Saturday, July 26, 2014

Dream Factory: How to Train Your Dragon 2

How to Train Your Dragon 2
Director: Dean DeBlois
Original release date: DreamWorks Pictures 2014
Rating: PG

Summary from IMDB: When Hiccup and Toothless discover an ice cave that is home to hundreds of new wild dragons and the mysterious Dragon Rider, the two friends find themselves at the center of a battle to protect the peace.

Five years have past since the events that transpired in the first film.  As the story begins, Stoick is grooming Hiccup to replace him as chief of the village, but Hiccup focuses instead on traveling with Toothless to create an expanded map of the area.  He has also been tinkering with a set of wings for himself, although each practice attempt has resulted in a crash landing thus far. 

On one of their journeys, the duo encounters dragon poachers, but are rescued by a mysterious masked dragon rider.  Once Hiccup learns more about the poachers, he must rally his friends before the poachers capture all of Berk's dragons.

Those who are fans of the first film shouldn't be disappointed with this installment.  While the film has a number of serious moments, the trademark humor is still present in the side characters, such as Ruffnut and Fishlegs.  And the animation quality has only been improved since 2010.

What I most appreciated was the attention dedicated to a major secondary character's death.  Many family-oriented films will skim over such death sequences, but the writers here respect their audience and the scene they've created.  The scene in question is one of the most emotional in either of the films, not only because of the death, but because of how the death affects the relationship between Hiccup and Toothless.  Even though attentive viewers will see the foreshadowing of the death in earlier scenes in the film, it still stirs the emotions, which is a sign of how strong the writing is here.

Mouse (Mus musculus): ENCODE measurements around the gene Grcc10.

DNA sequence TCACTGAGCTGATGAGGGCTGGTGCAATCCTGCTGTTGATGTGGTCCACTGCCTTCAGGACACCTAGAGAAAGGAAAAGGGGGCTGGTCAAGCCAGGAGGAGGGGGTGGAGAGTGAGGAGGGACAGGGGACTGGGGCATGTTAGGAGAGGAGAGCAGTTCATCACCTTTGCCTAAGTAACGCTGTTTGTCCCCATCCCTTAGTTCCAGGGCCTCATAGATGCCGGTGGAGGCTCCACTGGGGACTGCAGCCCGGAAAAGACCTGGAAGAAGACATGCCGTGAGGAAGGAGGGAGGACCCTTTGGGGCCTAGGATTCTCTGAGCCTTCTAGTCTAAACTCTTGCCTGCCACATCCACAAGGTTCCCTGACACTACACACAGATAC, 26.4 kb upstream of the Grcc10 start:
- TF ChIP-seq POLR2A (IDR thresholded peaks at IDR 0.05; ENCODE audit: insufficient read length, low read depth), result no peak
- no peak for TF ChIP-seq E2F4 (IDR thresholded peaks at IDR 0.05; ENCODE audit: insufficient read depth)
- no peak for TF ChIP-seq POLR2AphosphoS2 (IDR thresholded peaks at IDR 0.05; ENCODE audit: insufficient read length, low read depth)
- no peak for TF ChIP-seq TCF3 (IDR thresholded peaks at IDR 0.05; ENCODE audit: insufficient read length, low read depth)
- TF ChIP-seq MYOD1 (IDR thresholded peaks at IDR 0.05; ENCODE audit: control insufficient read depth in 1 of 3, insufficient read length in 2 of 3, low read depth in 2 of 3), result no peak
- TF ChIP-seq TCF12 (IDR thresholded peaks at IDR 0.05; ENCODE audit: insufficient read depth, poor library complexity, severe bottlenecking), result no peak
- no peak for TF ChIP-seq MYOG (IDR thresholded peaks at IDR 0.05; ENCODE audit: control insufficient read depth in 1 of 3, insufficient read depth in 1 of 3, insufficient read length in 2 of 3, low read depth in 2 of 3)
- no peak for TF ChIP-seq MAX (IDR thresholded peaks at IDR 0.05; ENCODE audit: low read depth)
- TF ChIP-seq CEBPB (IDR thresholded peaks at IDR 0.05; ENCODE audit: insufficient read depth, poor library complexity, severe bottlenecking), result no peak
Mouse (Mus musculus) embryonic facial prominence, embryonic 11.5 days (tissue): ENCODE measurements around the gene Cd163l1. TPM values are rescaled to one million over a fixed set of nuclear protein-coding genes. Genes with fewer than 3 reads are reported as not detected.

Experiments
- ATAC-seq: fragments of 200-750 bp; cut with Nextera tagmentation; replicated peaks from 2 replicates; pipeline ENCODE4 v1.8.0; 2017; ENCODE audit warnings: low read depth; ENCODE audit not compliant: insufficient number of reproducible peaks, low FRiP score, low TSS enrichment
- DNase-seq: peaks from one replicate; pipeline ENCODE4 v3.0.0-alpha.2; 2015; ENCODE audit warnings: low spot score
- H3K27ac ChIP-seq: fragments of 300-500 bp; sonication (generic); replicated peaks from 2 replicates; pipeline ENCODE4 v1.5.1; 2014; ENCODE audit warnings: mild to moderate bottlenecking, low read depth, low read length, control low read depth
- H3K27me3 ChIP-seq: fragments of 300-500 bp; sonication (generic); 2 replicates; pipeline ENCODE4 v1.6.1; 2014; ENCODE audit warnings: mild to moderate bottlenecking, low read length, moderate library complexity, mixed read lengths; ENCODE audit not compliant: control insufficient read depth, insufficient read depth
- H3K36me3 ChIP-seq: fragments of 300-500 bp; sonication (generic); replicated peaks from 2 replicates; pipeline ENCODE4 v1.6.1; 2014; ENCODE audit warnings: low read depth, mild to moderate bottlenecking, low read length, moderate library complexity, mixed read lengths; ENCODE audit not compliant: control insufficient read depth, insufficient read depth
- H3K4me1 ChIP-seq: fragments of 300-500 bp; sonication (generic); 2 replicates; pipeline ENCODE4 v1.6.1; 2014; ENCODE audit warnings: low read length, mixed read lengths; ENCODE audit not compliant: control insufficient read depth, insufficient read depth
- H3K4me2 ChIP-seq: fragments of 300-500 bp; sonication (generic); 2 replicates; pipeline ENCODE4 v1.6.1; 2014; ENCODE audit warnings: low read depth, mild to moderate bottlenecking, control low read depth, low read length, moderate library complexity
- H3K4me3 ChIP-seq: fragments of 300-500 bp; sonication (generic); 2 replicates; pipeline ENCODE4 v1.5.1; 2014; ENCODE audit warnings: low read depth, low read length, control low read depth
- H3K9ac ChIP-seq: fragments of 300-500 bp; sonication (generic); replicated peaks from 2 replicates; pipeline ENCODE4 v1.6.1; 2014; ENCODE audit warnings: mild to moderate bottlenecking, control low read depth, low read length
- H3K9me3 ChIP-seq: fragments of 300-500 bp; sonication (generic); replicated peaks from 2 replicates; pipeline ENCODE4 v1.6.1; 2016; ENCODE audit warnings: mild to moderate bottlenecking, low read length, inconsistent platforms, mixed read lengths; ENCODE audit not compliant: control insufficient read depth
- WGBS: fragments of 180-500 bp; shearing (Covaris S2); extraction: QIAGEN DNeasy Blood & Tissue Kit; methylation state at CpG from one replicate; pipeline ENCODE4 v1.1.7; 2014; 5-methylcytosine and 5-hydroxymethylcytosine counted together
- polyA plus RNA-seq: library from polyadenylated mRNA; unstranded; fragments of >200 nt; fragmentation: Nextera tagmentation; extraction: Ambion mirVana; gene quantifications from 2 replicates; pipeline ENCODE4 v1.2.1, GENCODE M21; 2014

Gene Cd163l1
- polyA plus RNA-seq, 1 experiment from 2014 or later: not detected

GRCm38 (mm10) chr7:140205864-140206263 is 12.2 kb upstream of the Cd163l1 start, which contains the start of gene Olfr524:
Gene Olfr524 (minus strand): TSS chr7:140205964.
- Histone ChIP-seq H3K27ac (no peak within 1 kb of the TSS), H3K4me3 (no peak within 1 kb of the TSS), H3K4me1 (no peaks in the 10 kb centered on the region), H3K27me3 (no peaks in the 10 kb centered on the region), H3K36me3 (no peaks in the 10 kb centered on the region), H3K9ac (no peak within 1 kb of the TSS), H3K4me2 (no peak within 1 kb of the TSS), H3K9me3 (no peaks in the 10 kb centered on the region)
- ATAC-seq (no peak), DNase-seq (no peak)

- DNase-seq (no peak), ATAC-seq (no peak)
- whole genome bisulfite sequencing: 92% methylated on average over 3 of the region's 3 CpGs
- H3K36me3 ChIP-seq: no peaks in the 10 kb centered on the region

My only real complaint with the film is that Hiccup is the only character who is given time to develop over the course of the film.  Astrid and his friends are very much side characters here, and the relationship between Hiccup and Astrid seems tacked on.  I haven't watched the TV show, so maybe it was developed more there?  If not, I hope the next film allots some time for other characters to mature and change.

I'm not sure why this film hasn't been doing better at the box office, as it's a solid, well-animated installment.  Fans of the franchise and of animation in general should definitely see it at the cinema.

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